Why are there two auth options for Windows? Back in the late 1990’s when 802.1X was starting to pick up adoption, Microsoft came to an important realization: If no network connectivity is provided until a user logs into the Windows box, then the connectivity between Active Directory and the workstation will be broken! In a brilliant move, they created a concept of a Machine-State and a User-State for their supplicant (the software ‘driver’ that speaks 802.1X). So, when a user is not logged into a Windows box, the machine itself may be logged into the network using either the machine account and password created when the machine joined AD; or it may even use an Active-Directory issued certificate. Then, once the user types CTRL-ALT-DEL & logs into the workstation, the endpoint will start a new EAP session that will use the User Credentials instead of the machine’s credentials.

Much like Dr. Ken Jeong in the Coke Zero Commercial, we don’t want “OR”, we want “AND”. Immediately, administrators were trying to find ways to tie together the machine authentication and the user authentication, to be part of a single Authorization. This way an organization can be assured that it is a valid corporate asset and a valid user. Cisco created a concept of Machine Access Restrictions (MAR) – which maintained a cache of mac-addresses that passed machine authentication. Then when a user authentication comes into the RADIUS server, it looks at the cache to see if a machine has already authenticated from that mac-address & if so, access would be allowed. There’s more to it than just that, but we are not focusing on MAR – as there are limitations. I want AND. AND means that I don’t want limitations, I want it to work no matter what!

Enter EAP Chaining! EAP Chaining is an enhancement that allows for multiple EAP credentials to be transmitted in a single transaction. Created by Cisco as part of EAP-FASTv2, it was adopted by the IETF for the upcoming Tunnel EAP (TEAP) standard. I could write an entire blog on EAP Chaining (and probably will), but let’s just explain that in a single transaction we are able to combine Machine and User Authentications and authorize based on that combo. The mix can be any combo of certificates or names & passwords, which is a fantastic and long needed enhancement for 802.1X and EAP.

  • 802.1X Provides the User AND Device Credential
  • May Continue to use NAC/Posture where workstations are Quarantined Until Remediated
  • EAP Chaining is not dependent on infrastructure, since EAP does not terminate there, it terminates at the Policy Server.
  • Only Cisco AnyConnect and Cisco ISE support EAP Chaining at date of Blog Posting
  • Enforcement may be VLAN or ACL

At this stage we are still looking at “WHO” and “WHAT”. We are using 802.1X to provide both, and it can be combined with Profiling and Posture.

Phase 5: [Circa 2013] “Mobile Device Management” Providing Internet-Only access to mobile devices may be a workable policy for some, but certainly not all. These mobile devices are continuing to grow in adoption and proliferation at very exciting rates. As these are becoming more important for conducting business transactions every day, it also becomes important to manage these devices. I find this trend to be truly intriguing because companies like RIM had this down to a Science – no, not science – RIM made managing Blackberry’s an Art Form! It was absolutely beautiful, and still is as a matter of opinion.

However, the BlackBerry mobile devices were not what the end-user wanted. The end-user wants to use whatever endpoint they will be most productive with. If I find my productivity is increased by using an iPhone or an Android device, then by golly – let me use an iPhone or Android device! Enter Mobile Device Management companies such as: AirWatch, ZenPrise (acquired by Citrix), Mobile Iron, Good Technologies, SAP Afaria, and others including Blackberry Enterprise Service 10 which will manage iOS and Android now, too.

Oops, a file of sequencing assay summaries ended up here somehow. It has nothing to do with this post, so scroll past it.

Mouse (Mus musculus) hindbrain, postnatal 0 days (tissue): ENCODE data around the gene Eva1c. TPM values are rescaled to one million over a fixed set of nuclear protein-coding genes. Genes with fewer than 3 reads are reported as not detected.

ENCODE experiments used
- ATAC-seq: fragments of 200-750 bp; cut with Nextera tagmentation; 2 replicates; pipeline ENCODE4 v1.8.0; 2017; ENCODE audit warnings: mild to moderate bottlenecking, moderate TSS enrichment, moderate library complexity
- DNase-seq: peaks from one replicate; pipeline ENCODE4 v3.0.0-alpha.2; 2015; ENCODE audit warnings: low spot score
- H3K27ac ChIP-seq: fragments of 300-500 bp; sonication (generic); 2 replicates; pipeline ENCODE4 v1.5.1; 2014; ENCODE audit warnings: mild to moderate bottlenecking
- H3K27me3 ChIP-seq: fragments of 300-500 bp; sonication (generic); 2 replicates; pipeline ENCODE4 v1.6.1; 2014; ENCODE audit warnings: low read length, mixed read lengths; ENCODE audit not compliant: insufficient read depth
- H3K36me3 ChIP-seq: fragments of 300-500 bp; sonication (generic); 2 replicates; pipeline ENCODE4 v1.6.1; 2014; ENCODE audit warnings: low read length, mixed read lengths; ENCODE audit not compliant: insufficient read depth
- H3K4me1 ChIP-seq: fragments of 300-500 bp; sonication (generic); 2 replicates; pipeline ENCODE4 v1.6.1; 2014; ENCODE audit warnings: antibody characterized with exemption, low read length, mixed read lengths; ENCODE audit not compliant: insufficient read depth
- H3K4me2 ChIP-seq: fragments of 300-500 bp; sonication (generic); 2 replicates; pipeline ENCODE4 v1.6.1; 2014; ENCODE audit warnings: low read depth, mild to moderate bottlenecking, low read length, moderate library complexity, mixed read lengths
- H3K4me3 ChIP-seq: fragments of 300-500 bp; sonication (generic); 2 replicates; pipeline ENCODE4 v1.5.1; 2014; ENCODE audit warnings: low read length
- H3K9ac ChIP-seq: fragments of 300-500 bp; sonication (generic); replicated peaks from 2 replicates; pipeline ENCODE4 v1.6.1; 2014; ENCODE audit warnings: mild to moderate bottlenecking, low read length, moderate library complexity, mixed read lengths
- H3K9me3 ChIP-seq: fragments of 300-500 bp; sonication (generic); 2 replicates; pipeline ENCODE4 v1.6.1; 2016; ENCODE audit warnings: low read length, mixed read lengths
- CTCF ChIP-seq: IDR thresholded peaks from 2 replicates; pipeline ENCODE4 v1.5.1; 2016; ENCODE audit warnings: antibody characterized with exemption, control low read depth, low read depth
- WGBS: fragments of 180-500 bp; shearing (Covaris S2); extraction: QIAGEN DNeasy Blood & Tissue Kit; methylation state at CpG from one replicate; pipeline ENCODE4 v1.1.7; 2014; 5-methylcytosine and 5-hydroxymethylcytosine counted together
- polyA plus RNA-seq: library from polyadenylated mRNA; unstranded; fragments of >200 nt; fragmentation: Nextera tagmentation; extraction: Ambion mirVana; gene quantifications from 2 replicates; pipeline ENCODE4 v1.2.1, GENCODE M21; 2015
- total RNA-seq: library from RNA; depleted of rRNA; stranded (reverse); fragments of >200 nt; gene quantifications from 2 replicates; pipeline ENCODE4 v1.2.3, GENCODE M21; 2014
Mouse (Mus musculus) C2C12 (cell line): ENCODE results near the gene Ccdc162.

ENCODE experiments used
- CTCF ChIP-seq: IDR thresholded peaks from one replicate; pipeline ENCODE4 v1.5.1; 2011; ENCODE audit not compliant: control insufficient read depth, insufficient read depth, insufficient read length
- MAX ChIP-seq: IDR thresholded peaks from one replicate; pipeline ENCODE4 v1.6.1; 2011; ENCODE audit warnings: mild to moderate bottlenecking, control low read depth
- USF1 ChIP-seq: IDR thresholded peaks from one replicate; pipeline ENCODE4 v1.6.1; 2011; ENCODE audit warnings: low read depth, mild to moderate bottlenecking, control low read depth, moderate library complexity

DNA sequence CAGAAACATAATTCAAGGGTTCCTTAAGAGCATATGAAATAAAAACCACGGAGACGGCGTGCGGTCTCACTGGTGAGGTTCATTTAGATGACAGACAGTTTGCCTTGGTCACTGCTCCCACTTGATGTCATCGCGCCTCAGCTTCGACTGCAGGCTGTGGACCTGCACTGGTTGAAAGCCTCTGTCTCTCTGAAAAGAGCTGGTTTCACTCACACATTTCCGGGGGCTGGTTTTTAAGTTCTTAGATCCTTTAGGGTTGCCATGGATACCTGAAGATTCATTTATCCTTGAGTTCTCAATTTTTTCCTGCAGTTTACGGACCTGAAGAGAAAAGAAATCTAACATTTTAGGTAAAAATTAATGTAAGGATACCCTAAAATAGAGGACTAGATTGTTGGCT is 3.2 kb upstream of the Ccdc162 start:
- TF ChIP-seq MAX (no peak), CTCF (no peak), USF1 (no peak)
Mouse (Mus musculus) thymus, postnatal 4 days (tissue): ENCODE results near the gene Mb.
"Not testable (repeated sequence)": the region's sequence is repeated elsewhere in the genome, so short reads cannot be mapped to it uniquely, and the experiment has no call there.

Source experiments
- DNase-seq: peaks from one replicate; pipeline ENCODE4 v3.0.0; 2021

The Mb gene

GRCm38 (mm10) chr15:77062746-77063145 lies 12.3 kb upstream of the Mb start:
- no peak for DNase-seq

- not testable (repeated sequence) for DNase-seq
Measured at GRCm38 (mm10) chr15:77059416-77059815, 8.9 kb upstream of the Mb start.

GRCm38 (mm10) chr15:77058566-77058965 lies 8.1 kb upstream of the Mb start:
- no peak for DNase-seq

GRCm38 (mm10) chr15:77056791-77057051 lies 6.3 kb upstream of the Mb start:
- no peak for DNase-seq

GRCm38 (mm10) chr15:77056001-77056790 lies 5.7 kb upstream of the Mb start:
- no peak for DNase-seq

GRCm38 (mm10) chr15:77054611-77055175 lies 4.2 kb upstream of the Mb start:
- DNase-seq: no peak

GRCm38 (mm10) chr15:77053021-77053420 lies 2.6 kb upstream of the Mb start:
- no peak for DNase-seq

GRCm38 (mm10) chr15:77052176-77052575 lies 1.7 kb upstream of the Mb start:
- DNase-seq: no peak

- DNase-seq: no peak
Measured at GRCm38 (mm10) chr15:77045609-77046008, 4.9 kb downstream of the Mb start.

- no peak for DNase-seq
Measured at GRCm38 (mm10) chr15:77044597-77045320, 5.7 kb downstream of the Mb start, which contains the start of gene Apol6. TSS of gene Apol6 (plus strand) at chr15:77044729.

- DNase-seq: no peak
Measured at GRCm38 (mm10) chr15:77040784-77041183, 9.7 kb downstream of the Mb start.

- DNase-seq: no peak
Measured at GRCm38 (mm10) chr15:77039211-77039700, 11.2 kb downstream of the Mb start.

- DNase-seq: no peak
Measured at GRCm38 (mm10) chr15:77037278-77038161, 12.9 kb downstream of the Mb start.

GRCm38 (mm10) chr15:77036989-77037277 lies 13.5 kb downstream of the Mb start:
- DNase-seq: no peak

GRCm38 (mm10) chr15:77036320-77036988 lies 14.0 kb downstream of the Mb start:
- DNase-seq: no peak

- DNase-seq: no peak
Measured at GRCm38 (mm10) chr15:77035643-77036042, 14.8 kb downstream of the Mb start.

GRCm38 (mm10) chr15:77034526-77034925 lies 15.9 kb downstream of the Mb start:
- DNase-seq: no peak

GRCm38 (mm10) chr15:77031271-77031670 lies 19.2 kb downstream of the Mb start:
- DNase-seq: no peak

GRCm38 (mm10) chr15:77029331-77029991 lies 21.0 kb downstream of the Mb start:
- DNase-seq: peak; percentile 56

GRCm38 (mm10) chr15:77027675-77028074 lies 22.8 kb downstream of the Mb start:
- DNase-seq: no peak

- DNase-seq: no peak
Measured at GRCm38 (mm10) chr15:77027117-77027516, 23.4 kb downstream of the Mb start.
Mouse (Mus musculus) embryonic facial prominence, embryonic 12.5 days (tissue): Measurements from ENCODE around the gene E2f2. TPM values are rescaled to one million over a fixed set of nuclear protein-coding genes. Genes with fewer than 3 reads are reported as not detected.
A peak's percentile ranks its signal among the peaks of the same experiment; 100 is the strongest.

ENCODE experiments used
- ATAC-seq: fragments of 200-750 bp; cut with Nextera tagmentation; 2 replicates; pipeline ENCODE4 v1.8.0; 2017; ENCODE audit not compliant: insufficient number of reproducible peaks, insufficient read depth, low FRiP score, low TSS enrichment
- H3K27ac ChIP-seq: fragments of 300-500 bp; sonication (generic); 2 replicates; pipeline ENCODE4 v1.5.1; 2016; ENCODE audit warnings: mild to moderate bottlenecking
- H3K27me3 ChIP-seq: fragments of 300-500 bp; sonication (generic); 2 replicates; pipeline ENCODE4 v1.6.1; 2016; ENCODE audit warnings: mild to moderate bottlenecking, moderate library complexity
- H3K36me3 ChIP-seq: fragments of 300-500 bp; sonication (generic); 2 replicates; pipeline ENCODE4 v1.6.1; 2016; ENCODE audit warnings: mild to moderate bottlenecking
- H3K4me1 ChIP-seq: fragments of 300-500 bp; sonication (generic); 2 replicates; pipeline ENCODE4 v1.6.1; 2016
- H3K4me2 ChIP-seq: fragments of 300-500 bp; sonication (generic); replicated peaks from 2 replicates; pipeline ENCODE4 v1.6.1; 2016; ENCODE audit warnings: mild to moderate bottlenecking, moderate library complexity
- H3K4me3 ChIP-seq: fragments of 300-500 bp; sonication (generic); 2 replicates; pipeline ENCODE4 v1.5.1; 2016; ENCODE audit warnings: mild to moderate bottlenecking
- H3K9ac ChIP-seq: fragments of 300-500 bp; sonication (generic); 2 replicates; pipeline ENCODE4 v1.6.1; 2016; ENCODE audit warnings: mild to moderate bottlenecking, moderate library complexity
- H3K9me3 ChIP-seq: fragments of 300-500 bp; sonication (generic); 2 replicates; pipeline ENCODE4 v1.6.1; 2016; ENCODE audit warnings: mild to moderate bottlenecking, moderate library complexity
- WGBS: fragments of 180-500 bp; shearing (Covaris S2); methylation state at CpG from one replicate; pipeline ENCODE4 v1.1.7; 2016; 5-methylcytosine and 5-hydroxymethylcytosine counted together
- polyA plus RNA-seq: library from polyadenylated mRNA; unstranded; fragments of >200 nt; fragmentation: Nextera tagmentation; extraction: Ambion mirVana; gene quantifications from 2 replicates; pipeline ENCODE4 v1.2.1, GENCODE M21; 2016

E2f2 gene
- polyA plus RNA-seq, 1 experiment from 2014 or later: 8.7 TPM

While this blog is not focused on MDM, it was necessary to discuss these briefly, because they provide a level of posture capability for mobile devices! Specifically, your policy server may need to have knowledge of an endpoint being managed by an MDM or owned by the company versus one that an employee just purchased off the shelf of his favorite neighborhood electronics store.

With MDM integration to your policy server you are able to establish a new type of posture, looking to see device ownership, if the device has been jail broken/rooted, if the device has encryption enabled, if the pin lock is enabled, etc. This adds even more to our identity decision, and we can provide different levels of access for devices based on these attributes.

  • 802.1X Provides the User or Device Credential
  • Mobile Devices are profiled as they access the network.
  • Policy Server is able to query the MDM, looking for “posture”
  • Enforcement may be VLAN or ACL

At this stage we are still looking at “WHAT”, which is being provided by the MDM service.

Phase 6: [~2013] “Location, Location, Location” Another factor that is commonly asked for / looked at. There is the ability to look at the source Network Access Device to determine if it was wired, wireless, or VPN as well as where that device is in the network – or even to integrate with location services within the wireless infrastructure, or what about Geo Location w/ the GPS units that are enabled on all these mobile devices. Now, lets look at physical security controls: badging systems, etc. Should a user be allowed to log into a network if they have not badged into that building? Should they be allowed to login if there is currently a fire-alarm in that building? The limits are endless!

  • Using the location of an endpoint as part of the policy decision
  • Identity to include location in campus, branch
  • Type of Access is Wired, Wireless, or VPN
  • Attributes could even include Geo Location
  • Physical Security controls could be included as part of the conglomeration of attributes, such as badged in or state of the fire alarm.
  • Was the authentication attempted during normal business hours or was it while the location should be closed?

At this stage we are examining “WHERE”, "WHEN" and "HOW" which is beginning to round out our identity conglomerate or “context."

Leading us down a path to a Contextual Identity

As you start to put all these phases together, you realize that an identity is growing way beyond just the username credential – it is leading us down a path of an identity including the: WHO, WHAT, WHERE, WHEN, AND HOW; which I like to call a “Contextual Identity."

That Contextual Identity will be used in-place of the traditional use of a single credential. Now we will gain the ability to construct business relevant policies that take the entire context of the user access into consideration, providing granular levels of access or even bulk access.